Projection surface integrates existing architectural details with built scenic elements
Creative Director/Producer: Jeffrey Berke, Corporate Staging
Pandora Programming: Ben Ryle, DWP Live
Animation/FX: Doug Stringham, MediaGrabbers
Projection: Jerry “Yellow Fever” Popescu, Corporate Staging
Well I finally had a chance to see Amon Tobin’s iconic ISAM 2.0 show in Chicago at the Congress Theatre last weekend. I had to restrain myself from just jumping in at FOH and bugging anybody about the setup, but there were two pairs of what looked like Barco FLM-HD20′s and Peter Sistrom’s control bridge. Behind all that was the excited crew from Leviathan. The visuals from V Squared Labs and Leviathan didn’t disappoint and the Congress’ killer Nexo line array thumped with authority. I wanted to hang around after the show to chat up the crew, but since I get to Chi-town once in a blue moon, I left to go hang with some close friends. Plus, Amon didn’t take the stage until fairly late- and I’m old. Kidding.
It’s hard to explain what I saw exactly. There’s a lot going on and one only needs to see some footage to really understand….which, by the way, you can do here:
This is a behind-the-scenes look at the process behind creating the visual work for “Wooden Toy”. Check this great article over at Spinner.com, too.
All in all, it was a fun time. I rarely get to actually attend a concert unless I’m working it, so it was a treat to see. Hats off to the whole crew that put their efforts into this one-of-a-kind event.
Any time you can combine camping, champagne, killer video projection, and EDM- life is good. As was the case at Houza Palooza, recently held in Belgium Aug. 24-25. VJ Konstruktiv (Jean-Michel Verbeeck) was kind enough to answer a few questions concerning the rig for this two-day EDM/videofest:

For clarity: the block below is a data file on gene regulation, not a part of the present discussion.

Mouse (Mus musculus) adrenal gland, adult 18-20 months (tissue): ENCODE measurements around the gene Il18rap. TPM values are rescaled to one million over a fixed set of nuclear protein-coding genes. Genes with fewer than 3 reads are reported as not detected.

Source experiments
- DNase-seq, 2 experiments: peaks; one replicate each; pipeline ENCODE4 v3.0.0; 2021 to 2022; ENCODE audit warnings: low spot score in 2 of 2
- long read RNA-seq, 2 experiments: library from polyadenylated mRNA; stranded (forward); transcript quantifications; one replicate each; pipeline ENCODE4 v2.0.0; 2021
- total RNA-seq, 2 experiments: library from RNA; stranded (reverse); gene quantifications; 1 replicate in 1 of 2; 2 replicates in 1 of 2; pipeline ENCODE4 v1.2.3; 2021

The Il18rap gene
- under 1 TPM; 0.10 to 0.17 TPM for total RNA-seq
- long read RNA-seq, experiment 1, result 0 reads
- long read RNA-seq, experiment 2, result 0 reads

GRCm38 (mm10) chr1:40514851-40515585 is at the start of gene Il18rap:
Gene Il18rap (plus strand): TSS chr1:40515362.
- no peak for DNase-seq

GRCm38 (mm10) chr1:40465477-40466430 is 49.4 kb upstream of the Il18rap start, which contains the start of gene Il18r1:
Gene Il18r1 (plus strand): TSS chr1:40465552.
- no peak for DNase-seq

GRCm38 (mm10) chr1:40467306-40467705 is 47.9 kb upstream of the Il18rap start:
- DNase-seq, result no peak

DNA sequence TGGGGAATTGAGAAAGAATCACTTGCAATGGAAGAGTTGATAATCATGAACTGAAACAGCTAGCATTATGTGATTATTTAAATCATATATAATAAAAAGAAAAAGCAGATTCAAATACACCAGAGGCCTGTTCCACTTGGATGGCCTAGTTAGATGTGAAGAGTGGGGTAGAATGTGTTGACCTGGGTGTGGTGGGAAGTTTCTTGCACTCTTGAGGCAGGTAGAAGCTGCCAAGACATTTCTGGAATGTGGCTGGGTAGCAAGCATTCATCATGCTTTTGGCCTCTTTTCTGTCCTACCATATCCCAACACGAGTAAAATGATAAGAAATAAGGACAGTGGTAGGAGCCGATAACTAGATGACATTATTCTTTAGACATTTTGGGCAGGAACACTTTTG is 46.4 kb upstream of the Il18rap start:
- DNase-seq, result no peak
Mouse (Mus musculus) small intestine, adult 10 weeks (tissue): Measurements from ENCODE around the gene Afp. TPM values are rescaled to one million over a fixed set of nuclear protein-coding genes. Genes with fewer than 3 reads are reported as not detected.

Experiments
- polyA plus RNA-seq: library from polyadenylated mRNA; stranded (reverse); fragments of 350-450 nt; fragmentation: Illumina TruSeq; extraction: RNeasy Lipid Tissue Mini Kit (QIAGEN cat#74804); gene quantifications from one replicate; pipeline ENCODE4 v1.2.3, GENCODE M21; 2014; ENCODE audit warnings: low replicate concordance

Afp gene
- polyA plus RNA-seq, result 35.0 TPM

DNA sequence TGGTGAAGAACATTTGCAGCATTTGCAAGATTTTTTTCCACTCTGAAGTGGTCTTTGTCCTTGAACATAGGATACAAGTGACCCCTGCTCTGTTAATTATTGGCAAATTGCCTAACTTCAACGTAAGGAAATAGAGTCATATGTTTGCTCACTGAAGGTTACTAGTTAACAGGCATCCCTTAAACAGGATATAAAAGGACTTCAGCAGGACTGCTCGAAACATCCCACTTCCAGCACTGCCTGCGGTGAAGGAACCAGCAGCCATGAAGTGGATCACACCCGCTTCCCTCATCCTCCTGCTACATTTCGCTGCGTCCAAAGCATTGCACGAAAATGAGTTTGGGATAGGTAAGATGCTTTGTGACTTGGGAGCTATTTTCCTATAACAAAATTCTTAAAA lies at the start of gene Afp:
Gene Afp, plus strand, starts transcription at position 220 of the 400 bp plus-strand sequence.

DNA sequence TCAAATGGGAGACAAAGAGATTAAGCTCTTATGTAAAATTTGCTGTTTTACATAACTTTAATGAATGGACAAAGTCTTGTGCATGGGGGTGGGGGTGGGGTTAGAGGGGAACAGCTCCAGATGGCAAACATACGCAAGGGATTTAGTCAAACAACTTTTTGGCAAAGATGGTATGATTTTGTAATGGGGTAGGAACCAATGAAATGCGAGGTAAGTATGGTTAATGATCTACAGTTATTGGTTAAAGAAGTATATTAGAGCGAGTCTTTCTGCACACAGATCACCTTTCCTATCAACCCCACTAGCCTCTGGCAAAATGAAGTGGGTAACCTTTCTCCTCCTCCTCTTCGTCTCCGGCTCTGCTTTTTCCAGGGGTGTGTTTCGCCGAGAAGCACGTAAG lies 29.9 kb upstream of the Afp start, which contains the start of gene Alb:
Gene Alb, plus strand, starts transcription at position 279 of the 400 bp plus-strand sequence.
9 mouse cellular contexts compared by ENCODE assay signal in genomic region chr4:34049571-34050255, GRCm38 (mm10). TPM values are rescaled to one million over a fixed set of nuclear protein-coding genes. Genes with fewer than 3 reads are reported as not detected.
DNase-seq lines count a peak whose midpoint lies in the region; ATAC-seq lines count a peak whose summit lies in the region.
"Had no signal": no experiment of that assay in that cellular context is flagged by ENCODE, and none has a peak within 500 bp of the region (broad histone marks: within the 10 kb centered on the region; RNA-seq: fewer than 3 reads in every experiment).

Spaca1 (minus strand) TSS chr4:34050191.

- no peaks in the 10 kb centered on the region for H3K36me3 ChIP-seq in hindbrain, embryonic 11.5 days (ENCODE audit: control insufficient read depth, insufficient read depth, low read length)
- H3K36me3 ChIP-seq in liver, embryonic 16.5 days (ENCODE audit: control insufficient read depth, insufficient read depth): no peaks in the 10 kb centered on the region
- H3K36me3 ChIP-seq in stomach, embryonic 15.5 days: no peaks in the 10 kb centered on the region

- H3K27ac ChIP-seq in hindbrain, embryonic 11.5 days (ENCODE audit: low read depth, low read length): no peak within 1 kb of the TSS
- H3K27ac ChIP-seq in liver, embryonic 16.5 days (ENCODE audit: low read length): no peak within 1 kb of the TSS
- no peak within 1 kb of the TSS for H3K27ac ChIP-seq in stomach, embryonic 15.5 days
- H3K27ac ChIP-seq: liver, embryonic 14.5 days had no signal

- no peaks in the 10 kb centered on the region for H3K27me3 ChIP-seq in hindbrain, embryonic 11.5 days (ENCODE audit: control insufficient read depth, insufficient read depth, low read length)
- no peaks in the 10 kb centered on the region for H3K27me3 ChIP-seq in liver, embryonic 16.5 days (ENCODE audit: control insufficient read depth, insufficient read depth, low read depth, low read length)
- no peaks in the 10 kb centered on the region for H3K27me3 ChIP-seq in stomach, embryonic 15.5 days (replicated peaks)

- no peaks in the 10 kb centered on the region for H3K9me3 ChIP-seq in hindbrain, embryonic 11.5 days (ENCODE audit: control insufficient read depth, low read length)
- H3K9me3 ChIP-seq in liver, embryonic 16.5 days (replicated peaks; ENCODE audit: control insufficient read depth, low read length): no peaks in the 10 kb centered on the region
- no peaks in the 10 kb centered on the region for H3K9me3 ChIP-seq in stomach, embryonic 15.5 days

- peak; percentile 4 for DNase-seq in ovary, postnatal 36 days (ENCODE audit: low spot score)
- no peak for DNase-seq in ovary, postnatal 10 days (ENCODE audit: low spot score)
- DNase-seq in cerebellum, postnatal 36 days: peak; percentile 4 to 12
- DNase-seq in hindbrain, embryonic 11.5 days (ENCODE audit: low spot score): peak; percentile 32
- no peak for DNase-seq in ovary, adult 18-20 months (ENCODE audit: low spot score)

imagery courtesy FramedMedia.de
1) What exactly is Houza Palooza?
Houza Palooza is an upcoming Dance Music festival with different kinds of music genres located in Bree, Belgium. The past 3 years they managed to create something unique to the world of festivals. With their creative, inspiring & innovative (more…)
I’ve been really looking into the whole cost/quality axiom that plagues projection and set design. I work at a theatre so I see this problem daily- it’s a business that is constantly running up against more for less. I just ran an article on Tom Beg, a graduate student who overcame this conundrum with a few good ideas and some relatively inexpensive gear. I also featured the Indianapolis Opera a while back using nothing but white canvas panels and readily available VJ/DJ software (Modul8, Madmapper, PF faves). With the following, it looks like Steven Hall and crew at the Northland Church have achieved a pretty decent end result with an eye towards cost as well.
Every year Northland church hosts the Battle of the Bands, and this year they wanted to step up the look of the stage by using projectionmapping. You’d think “pricey” right off the bat, but with a little elbow grease and some good ideas they pulled off a great looking stage.